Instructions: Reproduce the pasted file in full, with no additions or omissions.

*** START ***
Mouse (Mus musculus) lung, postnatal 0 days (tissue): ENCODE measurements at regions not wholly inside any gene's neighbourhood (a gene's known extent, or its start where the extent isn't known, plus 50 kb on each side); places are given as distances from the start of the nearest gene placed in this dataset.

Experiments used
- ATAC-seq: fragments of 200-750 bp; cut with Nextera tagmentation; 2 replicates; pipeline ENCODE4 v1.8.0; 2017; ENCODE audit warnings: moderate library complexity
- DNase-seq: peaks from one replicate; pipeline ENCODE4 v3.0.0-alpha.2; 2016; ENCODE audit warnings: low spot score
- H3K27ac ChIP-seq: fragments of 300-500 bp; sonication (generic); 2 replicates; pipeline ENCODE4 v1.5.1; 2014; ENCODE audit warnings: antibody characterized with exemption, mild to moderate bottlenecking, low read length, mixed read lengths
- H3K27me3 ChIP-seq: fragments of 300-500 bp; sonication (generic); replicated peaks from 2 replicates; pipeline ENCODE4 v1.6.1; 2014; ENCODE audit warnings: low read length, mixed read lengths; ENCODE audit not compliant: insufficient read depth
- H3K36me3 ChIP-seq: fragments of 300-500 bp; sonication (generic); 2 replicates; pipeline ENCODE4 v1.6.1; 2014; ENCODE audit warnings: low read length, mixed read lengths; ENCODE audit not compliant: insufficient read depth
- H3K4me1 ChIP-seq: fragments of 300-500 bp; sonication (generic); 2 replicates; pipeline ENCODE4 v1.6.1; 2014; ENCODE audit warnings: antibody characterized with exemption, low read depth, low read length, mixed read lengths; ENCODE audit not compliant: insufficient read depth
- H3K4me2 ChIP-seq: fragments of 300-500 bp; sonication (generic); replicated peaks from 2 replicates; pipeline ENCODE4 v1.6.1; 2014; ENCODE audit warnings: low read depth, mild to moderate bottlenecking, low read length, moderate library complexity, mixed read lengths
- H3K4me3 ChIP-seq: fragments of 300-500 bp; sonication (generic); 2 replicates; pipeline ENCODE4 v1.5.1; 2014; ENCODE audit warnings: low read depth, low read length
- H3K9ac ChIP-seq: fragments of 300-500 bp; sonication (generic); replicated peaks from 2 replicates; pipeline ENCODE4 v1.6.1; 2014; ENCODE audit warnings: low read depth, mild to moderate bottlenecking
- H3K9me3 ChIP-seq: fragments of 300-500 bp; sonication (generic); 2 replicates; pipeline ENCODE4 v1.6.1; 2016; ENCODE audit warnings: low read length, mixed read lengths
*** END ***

Mouse (Mus musculus) lung, postnatal 0 days (tissue): ENCODE measurements at regions not wholly inside any gene's neighbourhood (a gene's known extent, or its start where the extent isn't known, plus 50 kb on each side); places are given as distances from the start of the nearest gene placed in this dataset.

Experiments used
- ATAC-seq: fragments of 200-750 bp; cut with Nextera tagmentation; 2 replicates; pipeline ENCODE4 v1.8.0; 2017; ENCODE audit warnings: moderate library complexity
- DNase-seq: peaks from one replicate; pipeline ENCODE4 v3.0.0-alpha.2; 2016; ENCODE audit warnings: low spot score
- H3K27ac ChIP-seq: fragments of 300-500 bp; sonication (generic); 2 replicates; pipeline ENCODE4 v1.5.1; 2014; ENCODE audit warnings: antibody characterized with exemption, mild to moderate bottlenecking, low read length, mixed read lengths
- H3K27me3 ChIP-seq: fragments of 300-500 bp; sonication (generic); replicated peaks from 2 replicates; pipeline ENCODE4 v1.6.1; 2014; ENCODE audit warnings: low read length, mixed read lengths; ENCODE audit not compliant: insufficient read depth
- H3K36me3 ChIP-seq: fragments of 300-500 bp; sonication (generic); 2 replicates; pipeline ENCODE4 v1.6.1; 2014; ENCODE audit warnings: low read length, mixed read lengths; ENCODE audit not compliant: insufficient read depth
- H3K4me1 ChIP-seq: fragments of 300-500 bp; sonication (generic); 2 replicates; pipeline ENCODE4 v1.6.1; 2014; ENCODE audit warnings: antibody characterized with exemption, low read depth, low read length, mixed read lengths; ENCODE audit not compliant: insufficient read depth
- H3K4me2 ChIP-seq: fragments of 300-500 bp; sonication (generic); replicated peaks from 2 replicates; pipeline ENCODE4 v1.6.1; 2014; ENCODE audit warnings: low read depth, mild to moderate bottlenecking, low read length, moderate library complexity, mixed read lengths
- H3K4me3 ChIP-seq: fragments of 300-500 bp; sonication (generic); 2 replicates; pipeline ENCODE4 v1.5.1; 2014; ENCODE audit warnings: low read depth, low read length
- H3K9ac ChIP-seq: fragments of 300-500 bp; sonication (generic); replicated peaks from 2 replicates; pipeline ENCODE4 v1.6.1; 2014; ENCODE audit warnings: low read depth, mild to moderate bottlenecking
- H3K9me3 ChIP-seq: fragments of 300-500 bp; sonication (generic); 2 replicates; pipeline ENCODE4 v1.6.1; 2016; ENCODE audit warnings: low read length, mixed read lengths